What HR needs to know about parental bereavement leave

Paid parental bereavement leave will be introduced in the UK in April 2020. We explain the new entitlements, and discuss how HR can support grieving staff

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The UK government has confirmed that paid parental bereavement leave will be introduced on 6 April 2020. We explain the new entitlements, and discuss how HR can support grieving staff

Sadly, bereavement is something that will affect all of us at some time in our lives. In fact, research suggests that 1 in 10 employees are likely to be affected by the death of a loved one at any given point.

Until recently, there has been no legal obligation for employers to provide paid time off for grieving parents, despite the prevalence of childhood deaths: around 7,600 babies, children and young people under the age of 18 died in 2017.

Under the Employment Rights Act 1996, employees currently have the legal right to take ‘reasonable’ time off to deal with an emergency – such as the death of a child – this entitlement is only to unpaid leave and does not necessarily allow for a longer time off to grieve. This is set to change when the new Parental Bereavement Leave and Pay Regulations – known as ‘Jack’s Law’ – comes into force on 6 April 2020.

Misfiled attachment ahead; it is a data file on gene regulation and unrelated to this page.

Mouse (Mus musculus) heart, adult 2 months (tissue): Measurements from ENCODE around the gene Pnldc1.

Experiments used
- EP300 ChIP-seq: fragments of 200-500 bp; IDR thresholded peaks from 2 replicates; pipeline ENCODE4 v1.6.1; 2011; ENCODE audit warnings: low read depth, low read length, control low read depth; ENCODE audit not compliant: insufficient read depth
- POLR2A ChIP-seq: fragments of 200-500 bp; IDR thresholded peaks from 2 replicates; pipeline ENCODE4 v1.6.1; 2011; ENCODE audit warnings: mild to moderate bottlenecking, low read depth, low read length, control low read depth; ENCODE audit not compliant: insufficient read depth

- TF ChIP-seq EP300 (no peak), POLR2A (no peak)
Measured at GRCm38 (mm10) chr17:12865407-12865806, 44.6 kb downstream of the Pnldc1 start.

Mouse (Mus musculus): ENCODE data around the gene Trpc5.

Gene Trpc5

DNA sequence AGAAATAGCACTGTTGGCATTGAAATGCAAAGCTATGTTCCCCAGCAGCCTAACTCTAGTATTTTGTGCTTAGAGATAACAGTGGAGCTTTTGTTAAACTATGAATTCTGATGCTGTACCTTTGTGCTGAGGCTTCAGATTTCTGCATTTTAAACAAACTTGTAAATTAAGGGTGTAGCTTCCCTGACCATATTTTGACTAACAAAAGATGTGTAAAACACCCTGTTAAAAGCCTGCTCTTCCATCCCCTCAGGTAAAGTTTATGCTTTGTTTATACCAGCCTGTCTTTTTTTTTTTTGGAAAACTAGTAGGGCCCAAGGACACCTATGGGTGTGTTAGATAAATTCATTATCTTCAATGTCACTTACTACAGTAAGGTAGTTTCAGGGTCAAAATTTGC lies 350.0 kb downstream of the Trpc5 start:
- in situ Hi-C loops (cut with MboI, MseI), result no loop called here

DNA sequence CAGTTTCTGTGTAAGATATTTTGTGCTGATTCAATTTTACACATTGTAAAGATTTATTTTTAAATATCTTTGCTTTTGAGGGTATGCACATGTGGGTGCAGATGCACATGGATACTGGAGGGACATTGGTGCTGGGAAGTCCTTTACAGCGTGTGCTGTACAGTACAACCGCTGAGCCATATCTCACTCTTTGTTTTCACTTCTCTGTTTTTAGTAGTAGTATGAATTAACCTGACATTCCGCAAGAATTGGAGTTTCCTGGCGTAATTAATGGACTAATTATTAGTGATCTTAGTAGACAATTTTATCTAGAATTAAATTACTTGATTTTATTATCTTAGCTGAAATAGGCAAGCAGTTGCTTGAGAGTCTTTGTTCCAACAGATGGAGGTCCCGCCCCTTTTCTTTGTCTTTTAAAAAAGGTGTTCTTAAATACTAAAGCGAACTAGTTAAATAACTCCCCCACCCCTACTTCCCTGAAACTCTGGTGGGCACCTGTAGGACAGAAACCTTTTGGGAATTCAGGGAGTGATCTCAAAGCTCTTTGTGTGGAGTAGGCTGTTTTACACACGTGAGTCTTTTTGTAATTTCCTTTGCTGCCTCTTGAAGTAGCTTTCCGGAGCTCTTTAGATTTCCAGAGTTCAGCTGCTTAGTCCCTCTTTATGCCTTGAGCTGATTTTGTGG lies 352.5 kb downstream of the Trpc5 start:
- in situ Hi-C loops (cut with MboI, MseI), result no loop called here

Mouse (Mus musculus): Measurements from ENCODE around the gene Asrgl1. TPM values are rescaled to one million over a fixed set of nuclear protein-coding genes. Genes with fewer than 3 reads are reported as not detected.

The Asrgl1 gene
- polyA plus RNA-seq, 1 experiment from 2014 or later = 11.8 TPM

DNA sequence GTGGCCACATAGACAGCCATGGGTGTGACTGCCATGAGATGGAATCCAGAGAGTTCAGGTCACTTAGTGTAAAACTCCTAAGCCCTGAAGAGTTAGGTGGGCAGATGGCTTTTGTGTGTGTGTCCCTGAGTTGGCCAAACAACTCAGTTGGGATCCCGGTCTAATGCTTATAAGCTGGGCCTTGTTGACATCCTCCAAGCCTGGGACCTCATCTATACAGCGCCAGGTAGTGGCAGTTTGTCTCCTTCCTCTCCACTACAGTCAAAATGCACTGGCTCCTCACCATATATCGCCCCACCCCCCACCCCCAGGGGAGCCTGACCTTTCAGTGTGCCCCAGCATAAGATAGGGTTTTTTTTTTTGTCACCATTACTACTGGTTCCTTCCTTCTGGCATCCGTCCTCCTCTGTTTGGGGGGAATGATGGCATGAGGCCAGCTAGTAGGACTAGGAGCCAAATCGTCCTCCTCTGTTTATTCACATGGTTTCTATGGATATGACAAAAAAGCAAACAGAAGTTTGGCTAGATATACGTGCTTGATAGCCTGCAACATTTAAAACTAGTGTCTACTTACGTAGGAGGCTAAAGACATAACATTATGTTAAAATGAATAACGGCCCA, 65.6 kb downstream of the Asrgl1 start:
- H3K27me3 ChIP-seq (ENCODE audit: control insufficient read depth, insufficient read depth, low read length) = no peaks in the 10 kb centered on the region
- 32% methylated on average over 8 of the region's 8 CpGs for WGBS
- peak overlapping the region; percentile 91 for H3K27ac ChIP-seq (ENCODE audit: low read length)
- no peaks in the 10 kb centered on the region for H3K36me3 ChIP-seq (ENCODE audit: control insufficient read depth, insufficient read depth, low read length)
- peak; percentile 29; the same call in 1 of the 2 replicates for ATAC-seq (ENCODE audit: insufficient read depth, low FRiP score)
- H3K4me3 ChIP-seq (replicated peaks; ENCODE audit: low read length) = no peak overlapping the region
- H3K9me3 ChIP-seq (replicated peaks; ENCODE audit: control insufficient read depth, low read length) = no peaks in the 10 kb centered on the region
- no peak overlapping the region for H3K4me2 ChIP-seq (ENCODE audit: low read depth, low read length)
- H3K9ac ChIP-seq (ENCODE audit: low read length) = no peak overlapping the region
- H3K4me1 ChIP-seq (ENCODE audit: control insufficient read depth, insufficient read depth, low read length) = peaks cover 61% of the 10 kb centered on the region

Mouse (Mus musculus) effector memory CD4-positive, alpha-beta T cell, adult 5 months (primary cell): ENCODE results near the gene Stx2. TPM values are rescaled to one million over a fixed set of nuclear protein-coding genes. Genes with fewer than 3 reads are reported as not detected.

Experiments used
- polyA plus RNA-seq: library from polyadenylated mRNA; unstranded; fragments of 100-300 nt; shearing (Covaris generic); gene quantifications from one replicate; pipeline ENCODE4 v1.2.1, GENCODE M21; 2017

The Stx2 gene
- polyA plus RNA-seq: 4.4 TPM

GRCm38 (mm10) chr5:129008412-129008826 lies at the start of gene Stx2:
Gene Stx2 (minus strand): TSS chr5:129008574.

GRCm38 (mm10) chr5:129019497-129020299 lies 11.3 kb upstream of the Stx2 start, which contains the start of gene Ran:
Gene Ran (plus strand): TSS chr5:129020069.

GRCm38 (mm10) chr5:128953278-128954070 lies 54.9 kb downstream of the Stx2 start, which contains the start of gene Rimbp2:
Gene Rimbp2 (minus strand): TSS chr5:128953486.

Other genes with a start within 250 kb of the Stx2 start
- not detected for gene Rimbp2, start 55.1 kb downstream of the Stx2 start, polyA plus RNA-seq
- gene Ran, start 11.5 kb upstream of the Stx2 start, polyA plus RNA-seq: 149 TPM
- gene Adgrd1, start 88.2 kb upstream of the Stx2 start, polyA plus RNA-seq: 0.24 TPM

Ahead of the legislation’s introduction, we explain the new entitlements, and how HR can provide flexible support for bereaved staff.

 

Who is entitled to paid parental bereavement leave?

  • Employed parents and adults with parental responsibility who have suffered the loss of a child under the age of 18
  • Adults with ‘parental responsibility’ include adopters, foster parents and guardians. It’s also expected to apply to those classed as ‘kinship carers’, who may be close relatives or family friends that have assumed responsibility for looking after a child in the absence of parents
  • The new entitlement will also apply to parents who suffer a stillbirth after 24 weeks of pregnancy. In this instance, female employees will still be entitled to up to 52 weeks of maternity leave and/or pay, as will a mother who loses a child after it is born
  • Parents and primary carers must have been employed for a continuous period of at least 26 weeks before the child’s death to be eligible for paid parental bereavement leave. All employees have a ‘day one’ right to unpaid bereavement leave

 

What are employees entitled to?

  • Parents and primary carers who have been employed for a continuous period of at least 26 weeks prior to when the child dies, and have received pay above the lower earning limit (£118 per week for 2019-20) for the previous eight weeks, are entitled to at least two weeks’ statutory paid leave (statutory rate of £148.68 per week , or 90% of average weekly earnings, where this is lower)
  • Workers who have not been employed for a continuous period of at least 26 weeks are entitled to two weeks’ unpaid leave